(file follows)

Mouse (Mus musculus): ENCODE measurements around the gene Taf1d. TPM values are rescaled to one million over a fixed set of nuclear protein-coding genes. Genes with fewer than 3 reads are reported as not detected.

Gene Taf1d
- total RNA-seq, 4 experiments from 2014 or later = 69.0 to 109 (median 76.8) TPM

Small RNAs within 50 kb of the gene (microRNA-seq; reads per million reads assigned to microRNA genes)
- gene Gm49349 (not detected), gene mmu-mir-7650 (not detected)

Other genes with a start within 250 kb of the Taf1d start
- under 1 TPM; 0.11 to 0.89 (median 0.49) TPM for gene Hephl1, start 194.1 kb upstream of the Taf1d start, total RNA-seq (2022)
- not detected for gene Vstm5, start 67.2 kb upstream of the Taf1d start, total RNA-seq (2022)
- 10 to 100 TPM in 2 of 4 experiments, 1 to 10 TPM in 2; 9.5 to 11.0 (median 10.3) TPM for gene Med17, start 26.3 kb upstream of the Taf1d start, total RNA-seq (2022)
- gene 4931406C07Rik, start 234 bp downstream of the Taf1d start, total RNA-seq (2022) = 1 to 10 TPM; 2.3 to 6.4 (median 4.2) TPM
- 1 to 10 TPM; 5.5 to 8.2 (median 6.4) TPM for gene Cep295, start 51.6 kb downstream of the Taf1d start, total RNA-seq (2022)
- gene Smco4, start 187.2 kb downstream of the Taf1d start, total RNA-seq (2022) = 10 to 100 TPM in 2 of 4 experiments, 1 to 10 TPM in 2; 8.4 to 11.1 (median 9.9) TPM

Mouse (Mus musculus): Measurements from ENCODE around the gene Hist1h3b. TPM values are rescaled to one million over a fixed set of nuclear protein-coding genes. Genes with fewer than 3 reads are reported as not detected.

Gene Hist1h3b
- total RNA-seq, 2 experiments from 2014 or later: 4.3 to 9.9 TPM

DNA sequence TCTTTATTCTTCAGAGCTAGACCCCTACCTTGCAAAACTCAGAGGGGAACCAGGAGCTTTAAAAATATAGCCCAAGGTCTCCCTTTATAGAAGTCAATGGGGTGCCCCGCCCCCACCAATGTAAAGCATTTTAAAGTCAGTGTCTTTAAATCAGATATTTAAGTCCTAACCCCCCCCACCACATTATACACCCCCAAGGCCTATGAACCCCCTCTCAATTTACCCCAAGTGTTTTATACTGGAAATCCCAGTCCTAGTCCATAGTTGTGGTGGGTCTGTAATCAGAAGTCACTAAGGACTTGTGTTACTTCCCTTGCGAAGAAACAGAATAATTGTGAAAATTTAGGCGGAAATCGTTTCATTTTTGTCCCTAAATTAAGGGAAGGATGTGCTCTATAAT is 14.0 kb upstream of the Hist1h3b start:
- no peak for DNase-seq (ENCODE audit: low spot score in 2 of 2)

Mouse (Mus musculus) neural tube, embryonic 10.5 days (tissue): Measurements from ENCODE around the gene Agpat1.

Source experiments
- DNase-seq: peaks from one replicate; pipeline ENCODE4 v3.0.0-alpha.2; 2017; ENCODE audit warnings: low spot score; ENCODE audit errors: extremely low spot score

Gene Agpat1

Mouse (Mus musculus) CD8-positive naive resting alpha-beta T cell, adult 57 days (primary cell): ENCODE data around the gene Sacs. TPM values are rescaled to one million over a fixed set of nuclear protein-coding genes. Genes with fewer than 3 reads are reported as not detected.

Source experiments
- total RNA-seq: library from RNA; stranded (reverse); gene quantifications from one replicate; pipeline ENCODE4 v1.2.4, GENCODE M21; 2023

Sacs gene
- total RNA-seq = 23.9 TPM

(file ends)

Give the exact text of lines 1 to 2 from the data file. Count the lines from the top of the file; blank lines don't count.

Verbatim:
Mouse (Mus musculus): ENCODE measurements around the gene Taf1d. TPM values are rescaled to one million over a fixed set of nuclear protein-coding genes. Genes with fewer than 3 reads are reported as not detected.

Gene Taf1d